Objective To examine the relationships over time between dual trajectories of depressive symptoms and several cognitive domains. Methods In a 5-year longitudinal study, 1,978 randomly selected individuals aged 65+ years at recruitment were assessed annually. Repeated measures were of depressive symptoms on the modified Center for Epidemiologic Studies Depression Scale and composite scores in the cognitive domains of attention, executive function, memory, language, and visuospatial function. Latent class trajectories were identified for depression and for each cognitive domain and their associations investigated using dual trajectory modeling. Cognitive trajectories with z scores below -1 were designated as persistently low. Results Five depressive symptom trajectories were observed: rarely depressed (60.5%); low-grade, decreasing symptoms (18.5%); low-grade, increasing symptoms (9.6%); moderate-grade symptoms (7.4%); and consistent higher-grade symptoms (4.0%). For each cognitive domain six trajectories were observed. The rarely depressed and low-grade decreasing symptom groups were the least likely to have persistently low cognition. The symptom trajectory most strongly associated with persistently low functioning in each domain was not the higher-grade group but rather the low-grade increasing group in the case of attention and the moderate-grade trajectory in the other four domains. Conclusion Consistently higher-grade depressive symptoms are less strongly associated with poor cognitive functioning than with either moderate- or low-grade increasing depressive symptom trajectories, over time and across different domains. Examining both depression and cognition longitudinally allows heterogeneity of both to be addressed, revealing latent groups with potential diagnostic and prognostic implications.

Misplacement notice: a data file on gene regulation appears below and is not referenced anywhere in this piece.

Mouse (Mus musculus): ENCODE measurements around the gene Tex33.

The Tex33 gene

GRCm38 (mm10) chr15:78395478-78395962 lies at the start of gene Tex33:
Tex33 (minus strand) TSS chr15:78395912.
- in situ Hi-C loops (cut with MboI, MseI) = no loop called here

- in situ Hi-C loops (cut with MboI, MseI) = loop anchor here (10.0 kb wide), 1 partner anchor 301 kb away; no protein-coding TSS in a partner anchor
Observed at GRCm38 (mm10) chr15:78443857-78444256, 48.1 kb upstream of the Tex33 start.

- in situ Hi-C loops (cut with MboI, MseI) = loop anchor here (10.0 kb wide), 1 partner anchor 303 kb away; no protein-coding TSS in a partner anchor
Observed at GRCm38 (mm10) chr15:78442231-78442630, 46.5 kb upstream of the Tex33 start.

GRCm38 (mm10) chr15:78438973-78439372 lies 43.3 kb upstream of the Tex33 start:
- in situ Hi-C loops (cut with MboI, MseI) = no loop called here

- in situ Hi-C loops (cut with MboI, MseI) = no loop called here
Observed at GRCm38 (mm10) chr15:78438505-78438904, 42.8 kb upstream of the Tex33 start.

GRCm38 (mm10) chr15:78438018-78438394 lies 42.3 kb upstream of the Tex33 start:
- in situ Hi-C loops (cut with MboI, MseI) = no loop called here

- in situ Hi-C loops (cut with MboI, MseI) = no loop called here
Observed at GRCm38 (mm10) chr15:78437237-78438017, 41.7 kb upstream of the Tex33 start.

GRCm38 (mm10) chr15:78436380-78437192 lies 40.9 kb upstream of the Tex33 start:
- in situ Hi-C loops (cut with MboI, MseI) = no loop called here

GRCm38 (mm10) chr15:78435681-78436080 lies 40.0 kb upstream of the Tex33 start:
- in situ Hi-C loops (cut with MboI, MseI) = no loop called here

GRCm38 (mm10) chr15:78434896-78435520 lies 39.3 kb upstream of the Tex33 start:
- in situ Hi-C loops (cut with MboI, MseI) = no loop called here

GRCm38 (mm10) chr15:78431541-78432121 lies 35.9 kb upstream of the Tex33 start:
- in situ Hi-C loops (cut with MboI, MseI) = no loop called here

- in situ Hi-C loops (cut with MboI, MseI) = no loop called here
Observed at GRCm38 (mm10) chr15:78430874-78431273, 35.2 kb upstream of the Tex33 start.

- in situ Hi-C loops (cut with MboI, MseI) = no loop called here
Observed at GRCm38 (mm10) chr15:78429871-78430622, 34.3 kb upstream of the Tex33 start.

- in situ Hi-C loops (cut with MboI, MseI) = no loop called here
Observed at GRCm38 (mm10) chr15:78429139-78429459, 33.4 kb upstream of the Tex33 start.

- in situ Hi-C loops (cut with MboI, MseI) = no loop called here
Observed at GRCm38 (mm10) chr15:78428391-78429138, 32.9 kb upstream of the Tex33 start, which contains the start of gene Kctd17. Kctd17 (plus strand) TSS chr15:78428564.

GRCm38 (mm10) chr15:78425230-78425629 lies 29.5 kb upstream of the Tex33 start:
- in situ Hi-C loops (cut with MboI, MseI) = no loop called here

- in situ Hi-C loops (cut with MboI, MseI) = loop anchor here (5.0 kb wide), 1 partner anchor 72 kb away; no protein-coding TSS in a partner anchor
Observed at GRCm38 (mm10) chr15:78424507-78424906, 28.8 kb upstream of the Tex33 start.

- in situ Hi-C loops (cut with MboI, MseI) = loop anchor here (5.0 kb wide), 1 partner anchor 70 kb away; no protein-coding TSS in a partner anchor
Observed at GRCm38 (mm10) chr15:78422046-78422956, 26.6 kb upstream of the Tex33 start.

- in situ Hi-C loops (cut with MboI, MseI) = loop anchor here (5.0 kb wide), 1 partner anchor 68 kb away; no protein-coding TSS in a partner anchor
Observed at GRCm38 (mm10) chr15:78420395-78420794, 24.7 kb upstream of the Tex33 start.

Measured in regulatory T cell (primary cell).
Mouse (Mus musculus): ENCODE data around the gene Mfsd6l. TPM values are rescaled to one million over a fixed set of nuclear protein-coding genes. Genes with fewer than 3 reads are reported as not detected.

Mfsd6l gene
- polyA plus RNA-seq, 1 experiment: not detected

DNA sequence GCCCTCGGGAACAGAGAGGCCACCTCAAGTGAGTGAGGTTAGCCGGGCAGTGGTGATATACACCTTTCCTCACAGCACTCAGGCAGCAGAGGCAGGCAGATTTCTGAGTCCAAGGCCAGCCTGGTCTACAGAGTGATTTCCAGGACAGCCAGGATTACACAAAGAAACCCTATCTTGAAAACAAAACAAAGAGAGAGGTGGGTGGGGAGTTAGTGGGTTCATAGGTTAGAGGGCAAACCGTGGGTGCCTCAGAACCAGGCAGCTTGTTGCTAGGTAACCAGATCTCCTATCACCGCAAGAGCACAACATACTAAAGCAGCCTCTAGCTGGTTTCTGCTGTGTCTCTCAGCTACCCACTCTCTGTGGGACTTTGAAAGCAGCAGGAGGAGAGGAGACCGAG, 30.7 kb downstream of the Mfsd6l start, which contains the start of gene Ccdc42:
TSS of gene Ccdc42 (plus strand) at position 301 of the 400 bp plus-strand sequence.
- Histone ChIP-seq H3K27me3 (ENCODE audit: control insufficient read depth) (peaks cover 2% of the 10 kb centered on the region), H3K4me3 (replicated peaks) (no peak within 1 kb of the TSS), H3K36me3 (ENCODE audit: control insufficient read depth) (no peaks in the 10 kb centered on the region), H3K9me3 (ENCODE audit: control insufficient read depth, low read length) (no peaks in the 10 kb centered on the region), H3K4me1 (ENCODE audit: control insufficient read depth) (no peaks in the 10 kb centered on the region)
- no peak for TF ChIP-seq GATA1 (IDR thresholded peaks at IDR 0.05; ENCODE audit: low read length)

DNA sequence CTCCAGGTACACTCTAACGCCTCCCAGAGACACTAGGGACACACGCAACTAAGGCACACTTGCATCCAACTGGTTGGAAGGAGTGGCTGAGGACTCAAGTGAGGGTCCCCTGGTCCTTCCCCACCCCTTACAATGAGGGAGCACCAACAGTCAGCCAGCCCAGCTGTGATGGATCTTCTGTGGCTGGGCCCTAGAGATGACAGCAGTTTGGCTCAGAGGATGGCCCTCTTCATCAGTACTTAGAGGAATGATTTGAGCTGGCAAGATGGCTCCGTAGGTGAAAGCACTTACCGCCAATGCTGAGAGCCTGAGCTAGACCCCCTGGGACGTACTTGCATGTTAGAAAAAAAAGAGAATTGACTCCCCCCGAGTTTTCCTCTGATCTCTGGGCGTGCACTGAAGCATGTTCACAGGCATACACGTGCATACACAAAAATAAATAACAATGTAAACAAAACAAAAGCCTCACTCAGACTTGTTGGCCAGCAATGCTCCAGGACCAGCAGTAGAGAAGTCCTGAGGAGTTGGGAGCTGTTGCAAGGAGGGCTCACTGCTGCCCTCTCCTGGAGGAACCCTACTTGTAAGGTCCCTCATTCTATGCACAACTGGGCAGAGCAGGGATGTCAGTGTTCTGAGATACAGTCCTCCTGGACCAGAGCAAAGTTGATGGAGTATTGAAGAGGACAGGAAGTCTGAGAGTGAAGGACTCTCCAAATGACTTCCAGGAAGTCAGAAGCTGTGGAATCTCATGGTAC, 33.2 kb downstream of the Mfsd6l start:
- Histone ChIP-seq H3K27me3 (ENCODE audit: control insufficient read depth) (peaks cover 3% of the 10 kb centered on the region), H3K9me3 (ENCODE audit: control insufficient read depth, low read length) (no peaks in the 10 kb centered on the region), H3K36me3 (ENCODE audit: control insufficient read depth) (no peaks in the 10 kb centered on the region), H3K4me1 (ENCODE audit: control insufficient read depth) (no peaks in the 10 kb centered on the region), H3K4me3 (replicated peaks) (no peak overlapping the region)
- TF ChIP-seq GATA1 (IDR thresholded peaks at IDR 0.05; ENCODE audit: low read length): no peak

All Science Journal Classification (ASJC) codes
- Geriatrics and Gerontology
- Psychiatry and Mental health